German Of The Day: Vertrauensfrage

That means a question of trust – or a vote of confidence.

Happy German Unification Day or something.

Democracy thrives on trust. But especially in eastern Germany, this trust is dwindling – in politics, in the state. Why?

And it’s better in western Germany? Not really.

Only 39 percent of East Germans are satisfied with democracy as it functions in Germany. In the west, the figure is 59 percent. In the east, only about 32 percent believe that politicians care about the good of the country. In the west, the figure is 42 percent.

Confirm Your Prejudice Here

Germans still have walls in their heads? Why should that surprise anybody? Everybody else does, too. It’s just that the Germans are the only ones who have an excuse for it, sort of.

Wall

“Eastern Germans often say that western Germans are arrogant, materialistic, more bureaucratic and superficial.”

…But Eastern Germans aren’t the only ones still holding prejudices – western Germans have their own clichés about Germans from the former GDR. According to surveys conducted by leading opinion research centers, western Germans think Eastern Germans are sour, mistrustful and anxious. On the other hand, only 43 percent of western Germans considered eastern Germans “motivated” and “flexible.”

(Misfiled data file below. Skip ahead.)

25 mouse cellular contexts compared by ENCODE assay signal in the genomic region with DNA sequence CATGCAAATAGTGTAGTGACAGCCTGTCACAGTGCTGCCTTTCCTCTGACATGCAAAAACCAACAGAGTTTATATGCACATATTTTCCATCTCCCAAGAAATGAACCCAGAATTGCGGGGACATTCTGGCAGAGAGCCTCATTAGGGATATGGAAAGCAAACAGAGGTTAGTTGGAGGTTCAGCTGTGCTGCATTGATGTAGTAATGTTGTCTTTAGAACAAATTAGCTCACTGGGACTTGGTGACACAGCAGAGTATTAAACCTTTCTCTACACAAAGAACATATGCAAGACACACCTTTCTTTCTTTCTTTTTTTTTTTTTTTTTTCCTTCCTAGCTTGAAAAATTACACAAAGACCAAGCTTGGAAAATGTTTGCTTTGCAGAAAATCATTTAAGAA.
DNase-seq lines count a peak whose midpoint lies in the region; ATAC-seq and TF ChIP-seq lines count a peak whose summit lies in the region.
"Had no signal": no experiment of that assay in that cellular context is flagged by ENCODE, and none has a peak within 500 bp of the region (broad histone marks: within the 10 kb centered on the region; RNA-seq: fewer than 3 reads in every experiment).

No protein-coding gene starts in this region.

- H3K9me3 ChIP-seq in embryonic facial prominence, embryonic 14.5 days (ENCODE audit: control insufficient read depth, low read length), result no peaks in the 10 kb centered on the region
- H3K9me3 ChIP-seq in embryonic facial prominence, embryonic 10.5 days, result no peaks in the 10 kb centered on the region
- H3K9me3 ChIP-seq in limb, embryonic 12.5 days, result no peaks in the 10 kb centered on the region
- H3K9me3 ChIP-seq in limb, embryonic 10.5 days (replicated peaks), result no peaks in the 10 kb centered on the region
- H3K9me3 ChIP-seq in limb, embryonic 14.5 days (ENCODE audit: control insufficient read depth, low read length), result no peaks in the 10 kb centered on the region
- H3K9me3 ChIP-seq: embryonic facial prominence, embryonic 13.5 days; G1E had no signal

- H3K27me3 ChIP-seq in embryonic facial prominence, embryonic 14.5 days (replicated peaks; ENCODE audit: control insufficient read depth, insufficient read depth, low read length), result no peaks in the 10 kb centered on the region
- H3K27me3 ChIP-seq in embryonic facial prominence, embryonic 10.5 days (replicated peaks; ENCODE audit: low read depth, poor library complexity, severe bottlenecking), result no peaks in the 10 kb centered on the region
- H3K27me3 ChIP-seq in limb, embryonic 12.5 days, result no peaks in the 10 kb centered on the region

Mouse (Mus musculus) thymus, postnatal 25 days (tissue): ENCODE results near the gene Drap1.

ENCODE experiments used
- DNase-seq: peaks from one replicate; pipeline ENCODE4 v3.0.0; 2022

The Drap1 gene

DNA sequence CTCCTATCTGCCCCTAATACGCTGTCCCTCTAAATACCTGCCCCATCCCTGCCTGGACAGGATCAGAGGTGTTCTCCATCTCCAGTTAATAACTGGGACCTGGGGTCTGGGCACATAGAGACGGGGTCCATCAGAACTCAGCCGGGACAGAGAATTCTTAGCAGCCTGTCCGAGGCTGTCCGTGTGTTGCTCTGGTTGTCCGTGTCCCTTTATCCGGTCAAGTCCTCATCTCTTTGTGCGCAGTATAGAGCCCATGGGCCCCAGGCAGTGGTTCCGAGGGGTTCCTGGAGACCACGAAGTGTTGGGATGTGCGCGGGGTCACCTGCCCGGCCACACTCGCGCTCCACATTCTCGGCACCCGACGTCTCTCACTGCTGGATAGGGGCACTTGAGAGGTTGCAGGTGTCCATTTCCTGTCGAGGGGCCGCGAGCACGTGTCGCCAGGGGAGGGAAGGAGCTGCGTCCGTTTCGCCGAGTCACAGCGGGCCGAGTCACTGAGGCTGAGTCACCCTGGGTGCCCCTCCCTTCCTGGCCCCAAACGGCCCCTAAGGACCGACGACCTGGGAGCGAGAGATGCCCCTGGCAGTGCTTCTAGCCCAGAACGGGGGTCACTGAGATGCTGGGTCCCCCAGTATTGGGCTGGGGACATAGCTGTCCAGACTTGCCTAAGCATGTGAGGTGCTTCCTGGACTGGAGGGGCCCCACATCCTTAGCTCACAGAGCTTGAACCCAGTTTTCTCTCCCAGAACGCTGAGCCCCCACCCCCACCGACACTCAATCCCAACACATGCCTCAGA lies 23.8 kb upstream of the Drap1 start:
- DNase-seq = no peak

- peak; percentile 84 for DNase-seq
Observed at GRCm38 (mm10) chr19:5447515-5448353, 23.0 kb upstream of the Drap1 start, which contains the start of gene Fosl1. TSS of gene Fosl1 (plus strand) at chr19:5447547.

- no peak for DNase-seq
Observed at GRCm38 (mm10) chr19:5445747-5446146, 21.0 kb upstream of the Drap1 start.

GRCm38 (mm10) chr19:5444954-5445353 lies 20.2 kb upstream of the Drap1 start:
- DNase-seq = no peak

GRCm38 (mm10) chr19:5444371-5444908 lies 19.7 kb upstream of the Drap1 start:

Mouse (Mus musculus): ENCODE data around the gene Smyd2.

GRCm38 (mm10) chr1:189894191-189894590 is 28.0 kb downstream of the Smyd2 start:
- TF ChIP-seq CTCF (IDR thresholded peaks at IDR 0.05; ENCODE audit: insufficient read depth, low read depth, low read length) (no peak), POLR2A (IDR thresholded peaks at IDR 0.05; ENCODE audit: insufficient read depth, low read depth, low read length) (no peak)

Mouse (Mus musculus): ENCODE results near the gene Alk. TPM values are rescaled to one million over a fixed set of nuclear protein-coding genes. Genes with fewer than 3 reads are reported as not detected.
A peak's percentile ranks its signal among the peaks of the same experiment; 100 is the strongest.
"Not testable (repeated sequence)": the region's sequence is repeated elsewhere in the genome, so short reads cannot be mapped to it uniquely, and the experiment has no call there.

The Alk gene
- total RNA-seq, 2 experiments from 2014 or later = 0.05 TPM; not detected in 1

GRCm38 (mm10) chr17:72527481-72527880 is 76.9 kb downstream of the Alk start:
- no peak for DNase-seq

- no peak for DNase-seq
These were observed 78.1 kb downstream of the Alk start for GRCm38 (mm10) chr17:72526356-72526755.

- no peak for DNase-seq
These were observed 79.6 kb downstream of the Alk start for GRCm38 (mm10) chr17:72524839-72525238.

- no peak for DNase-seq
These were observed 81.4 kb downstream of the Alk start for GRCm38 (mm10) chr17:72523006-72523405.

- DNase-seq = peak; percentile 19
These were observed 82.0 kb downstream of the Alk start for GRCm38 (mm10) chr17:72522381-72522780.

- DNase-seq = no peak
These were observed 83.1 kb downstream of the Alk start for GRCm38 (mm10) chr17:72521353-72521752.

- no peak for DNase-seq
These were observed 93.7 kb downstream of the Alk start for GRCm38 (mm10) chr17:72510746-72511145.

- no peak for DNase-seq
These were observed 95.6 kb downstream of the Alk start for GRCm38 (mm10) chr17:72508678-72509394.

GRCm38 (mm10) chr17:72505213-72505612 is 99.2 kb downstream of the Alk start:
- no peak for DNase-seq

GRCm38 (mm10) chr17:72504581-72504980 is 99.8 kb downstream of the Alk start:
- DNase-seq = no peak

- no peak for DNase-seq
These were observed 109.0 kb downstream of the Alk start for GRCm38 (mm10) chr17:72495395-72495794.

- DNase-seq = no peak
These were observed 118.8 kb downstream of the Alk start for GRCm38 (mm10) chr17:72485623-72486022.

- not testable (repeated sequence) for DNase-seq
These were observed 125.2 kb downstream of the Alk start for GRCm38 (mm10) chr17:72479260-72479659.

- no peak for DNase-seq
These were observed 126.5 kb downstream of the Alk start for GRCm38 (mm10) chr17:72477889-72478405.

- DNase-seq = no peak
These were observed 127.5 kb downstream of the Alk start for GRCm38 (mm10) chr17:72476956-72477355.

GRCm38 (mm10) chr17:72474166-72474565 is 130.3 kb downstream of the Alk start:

And both are right, of course. Hey, if you believe you are a second class citizen, then you are one. And if you believe you are the superior one who calls all the shots, then you are. But it’s kind of fun watching these folks slowly ride off into the East-West sunset. Both camps know quite well that they’re already von gestern (yesterday’s news). Or as Butt-Head used to put it: “Uh-huh, old people, uh-huh.”

“The second and third generations after the unification are much more optimistic, and see more equality between east and west. The proportion of those who think there are more differences than similarities between eastern and western Germans has continuously decreased over the past years.”

And have a happy Unification Day already.